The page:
Roseville, Mich.

If you missed the podcast with Bill and me, you can find it in his archives on his Sports Guy's World page. Or you can click here.

We end this week's mailbag with more on the "when kids should start checking in youth hockey" discussion. Here are e-mails from a few hardworking and passionate people at USA Hockey about youth checking:


I agree that checking should be pushed back into Bantams!! We cannot expect our young players to grasp every aspect of hockey at the NHL level when they are 8, 9 or 10. We need to simplify and to teach in a progression, making sure that our young players master the essential skills of being a good hockey player before we add more for them to comprehend.

We seem to be in such a rush to get to the next level, we never really make sure that the kids who are actually playing the game fully understand and feel confident about what they are doing on the ice. Let's focus on skating, passing, shooting and competing, and master those skills before we worry about checking, team play and positional play. We need to make sure the base is strong.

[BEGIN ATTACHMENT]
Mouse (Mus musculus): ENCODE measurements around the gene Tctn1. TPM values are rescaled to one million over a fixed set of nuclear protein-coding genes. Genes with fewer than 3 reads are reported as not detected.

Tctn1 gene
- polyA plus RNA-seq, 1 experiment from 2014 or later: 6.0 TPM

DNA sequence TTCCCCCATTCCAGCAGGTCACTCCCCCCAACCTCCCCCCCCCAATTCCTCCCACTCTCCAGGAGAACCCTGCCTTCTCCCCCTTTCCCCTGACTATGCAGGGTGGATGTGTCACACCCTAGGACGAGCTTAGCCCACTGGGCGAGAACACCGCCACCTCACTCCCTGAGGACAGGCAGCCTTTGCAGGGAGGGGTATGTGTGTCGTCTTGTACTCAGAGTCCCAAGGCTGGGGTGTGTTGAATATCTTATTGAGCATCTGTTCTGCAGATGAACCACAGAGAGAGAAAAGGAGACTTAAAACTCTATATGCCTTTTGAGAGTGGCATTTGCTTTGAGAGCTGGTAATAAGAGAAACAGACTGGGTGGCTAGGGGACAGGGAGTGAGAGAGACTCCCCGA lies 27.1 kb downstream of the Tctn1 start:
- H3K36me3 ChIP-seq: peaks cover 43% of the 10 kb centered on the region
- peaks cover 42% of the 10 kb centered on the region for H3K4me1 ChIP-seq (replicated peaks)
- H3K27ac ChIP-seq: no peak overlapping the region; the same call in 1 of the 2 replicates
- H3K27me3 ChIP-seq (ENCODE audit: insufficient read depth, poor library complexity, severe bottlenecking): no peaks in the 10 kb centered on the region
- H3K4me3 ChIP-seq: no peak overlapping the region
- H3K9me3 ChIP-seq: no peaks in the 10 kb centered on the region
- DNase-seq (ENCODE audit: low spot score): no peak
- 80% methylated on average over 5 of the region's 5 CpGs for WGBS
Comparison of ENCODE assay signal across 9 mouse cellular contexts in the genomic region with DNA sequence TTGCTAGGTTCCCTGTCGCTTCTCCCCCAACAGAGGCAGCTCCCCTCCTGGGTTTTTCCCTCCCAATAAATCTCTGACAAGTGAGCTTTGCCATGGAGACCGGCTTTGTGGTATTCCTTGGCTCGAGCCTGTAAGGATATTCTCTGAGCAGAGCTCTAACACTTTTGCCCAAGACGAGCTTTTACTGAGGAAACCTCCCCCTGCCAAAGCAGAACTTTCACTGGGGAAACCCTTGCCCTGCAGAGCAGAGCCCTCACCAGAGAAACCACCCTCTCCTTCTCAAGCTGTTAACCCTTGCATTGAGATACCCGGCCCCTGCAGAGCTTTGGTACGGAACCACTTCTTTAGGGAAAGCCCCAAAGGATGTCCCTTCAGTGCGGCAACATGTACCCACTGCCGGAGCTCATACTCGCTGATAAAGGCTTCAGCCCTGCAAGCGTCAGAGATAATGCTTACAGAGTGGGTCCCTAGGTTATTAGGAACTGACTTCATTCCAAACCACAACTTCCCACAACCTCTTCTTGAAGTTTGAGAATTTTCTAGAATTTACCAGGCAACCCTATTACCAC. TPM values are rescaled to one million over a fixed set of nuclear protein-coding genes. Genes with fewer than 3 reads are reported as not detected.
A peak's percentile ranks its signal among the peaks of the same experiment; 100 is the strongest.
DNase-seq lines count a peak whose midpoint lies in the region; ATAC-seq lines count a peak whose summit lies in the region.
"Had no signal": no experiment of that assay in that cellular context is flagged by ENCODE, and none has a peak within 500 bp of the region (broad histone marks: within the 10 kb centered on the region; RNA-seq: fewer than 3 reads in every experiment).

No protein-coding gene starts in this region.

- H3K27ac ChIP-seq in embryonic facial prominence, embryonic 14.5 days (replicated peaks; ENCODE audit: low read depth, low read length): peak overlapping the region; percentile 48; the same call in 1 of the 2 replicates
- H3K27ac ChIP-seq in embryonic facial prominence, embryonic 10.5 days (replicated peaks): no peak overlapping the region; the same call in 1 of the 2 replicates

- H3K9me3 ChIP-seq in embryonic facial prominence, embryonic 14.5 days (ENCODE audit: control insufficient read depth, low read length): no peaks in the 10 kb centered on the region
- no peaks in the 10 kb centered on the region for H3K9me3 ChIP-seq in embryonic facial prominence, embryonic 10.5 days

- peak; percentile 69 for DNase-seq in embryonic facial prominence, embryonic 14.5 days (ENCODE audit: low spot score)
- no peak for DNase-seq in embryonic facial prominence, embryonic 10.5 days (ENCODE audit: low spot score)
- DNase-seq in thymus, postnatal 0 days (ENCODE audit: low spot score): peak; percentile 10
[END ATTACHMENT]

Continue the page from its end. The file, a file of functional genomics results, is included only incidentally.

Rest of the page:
By getting our kids to play and practice in smaller areas (cross-ice), they will bump into each other and there will be some incidental contact, which is fine; however, we need to allow our kids to develop their skills without the fear of being hit from behind or just plain run over by a bigger kid. No matter what anybody thinks, that first year of Pee Wee, kids are scared to death!!! Move it up two more years and kids are more able to deal with the fear and will have two more years of physical and emotional development under their belt.